Overall Crime Victimization Rate Decreases 10% but Rape Increases 20%

FOR IMMEDIATE RELEASE September 5, 2000 Contact: Susan Lewis, National Sexual Violence Resource Center (NSVRC) 1-877-739-3895 Ext 102 OVERALL CRIME VICTIMIZATION RATE DECREASES 10% BUT RAPE INCREASES 20% ---------------------------------------------- Enola, PA

(September 5) - Last week the Bureau of Justice Statistics reported, "from 1998 to 1999 the overall violent crime rate declined 10 percent." According to this same report, rapes increased from 110 per thousand in 1998 to 141 per thousand in 1999, a 20 percent increase, and sexual assault for that same period also increased by 33.3 percent. Although rape and sexual assault are components of the overall crime rate, the summarized data and categories in this report did not really highlight these important details. Karen Baker, Project Director of the NSVRC explains that "while it is good news to see the overall rate of national crime victimization decreasing, it is important to notice that rape and sexual assaults are not following that trend. This is not surprising, however. We live in a society where many social and cultural influences promote sexual violence and lead to a generalized tolerance. In fact, sexual assault permeates society deeply. A crime often cloaked in denial, shame and fear, sexual assault is extremely difficult to confront and eliminate." An estimated 1 in 4 women and 1 in 6 men will experience a sexual assault in their lifetime. The annual cost of sexual violence is a staggering $127 billion. Approximately 70 percent of rapes and sexual assaults are not reported to police.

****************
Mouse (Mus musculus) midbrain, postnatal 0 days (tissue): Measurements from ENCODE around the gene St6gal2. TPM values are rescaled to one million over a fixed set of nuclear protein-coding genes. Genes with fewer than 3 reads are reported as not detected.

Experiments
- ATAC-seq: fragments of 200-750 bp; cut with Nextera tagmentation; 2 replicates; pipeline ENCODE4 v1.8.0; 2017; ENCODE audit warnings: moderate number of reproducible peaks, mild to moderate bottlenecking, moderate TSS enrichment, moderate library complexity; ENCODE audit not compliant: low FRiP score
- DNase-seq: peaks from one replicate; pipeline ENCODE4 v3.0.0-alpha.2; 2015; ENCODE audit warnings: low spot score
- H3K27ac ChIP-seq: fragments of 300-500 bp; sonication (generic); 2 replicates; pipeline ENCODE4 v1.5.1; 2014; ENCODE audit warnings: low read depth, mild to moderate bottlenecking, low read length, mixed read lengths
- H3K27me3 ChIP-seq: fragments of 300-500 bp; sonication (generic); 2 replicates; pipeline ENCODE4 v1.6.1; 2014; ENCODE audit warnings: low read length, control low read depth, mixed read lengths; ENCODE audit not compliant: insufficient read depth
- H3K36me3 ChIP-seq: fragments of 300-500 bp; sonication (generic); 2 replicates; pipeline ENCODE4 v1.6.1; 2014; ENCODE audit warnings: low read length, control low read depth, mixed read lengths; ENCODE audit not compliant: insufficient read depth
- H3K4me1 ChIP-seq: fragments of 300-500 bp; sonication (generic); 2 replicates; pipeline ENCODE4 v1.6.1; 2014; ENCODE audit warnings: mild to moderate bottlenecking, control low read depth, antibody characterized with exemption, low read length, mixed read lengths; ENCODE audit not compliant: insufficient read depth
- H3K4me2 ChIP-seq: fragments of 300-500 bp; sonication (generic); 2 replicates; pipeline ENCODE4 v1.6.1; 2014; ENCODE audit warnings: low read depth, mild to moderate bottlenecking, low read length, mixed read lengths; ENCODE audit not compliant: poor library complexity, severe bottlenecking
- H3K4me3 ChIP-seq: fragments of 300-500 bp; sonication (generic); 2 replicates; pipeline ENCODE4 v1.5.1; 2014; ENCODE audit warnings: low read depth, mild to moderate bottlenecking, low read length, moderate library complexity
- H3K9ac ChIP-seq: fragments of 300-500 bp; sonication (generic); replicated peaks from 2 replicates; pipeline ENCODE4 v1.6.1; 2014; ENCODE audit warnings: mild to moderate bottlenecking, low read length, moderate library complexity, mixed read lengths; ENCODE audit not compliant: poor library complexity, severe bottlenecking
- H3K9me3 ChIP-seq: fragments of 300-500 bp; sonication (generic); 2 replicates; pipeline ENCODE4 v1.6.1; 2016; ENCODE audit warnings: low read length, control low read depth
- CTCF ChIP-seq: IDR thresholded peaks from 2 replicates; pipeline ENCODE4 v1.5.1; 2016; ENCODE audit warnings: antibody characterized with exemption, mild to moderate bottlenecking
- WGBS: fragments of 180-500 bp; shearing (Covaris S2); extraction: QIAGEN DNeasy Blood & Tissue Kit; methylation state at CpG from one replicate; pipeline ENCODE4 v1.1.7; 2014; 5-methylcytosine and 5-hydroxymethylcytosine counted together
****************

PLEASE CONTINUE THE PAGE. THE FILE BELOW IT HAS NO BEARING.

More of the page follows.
Recently, in a series of attacks in Central Park, between 15 and 25 perpetrators overwhelmed, groped, assaulted and raped visitors to a parade and celebration. Karen Baker says, "this bizarre display of sexual violence is but one horrifying example of sexual assault. More typical assaults happen in our homes, schools and other seemingly safe environments." According to this BJS report, almost 70 percent of the rape and sexual assault victims knew the offender as an acquaintance, friend, relative or intimate. Incidents like the Central Park episode, and growing federal awareness of the costs of sexual assault have led to the creation of the National Sexual Violence Resource Center (NSVRC), which opened in July 2000. Serving as central clearinghouse for resources of the anti-sexual violence movement, the National Sexual Violence Resource Center is dedicated to strengthening the support system serving sexual assault survivors.

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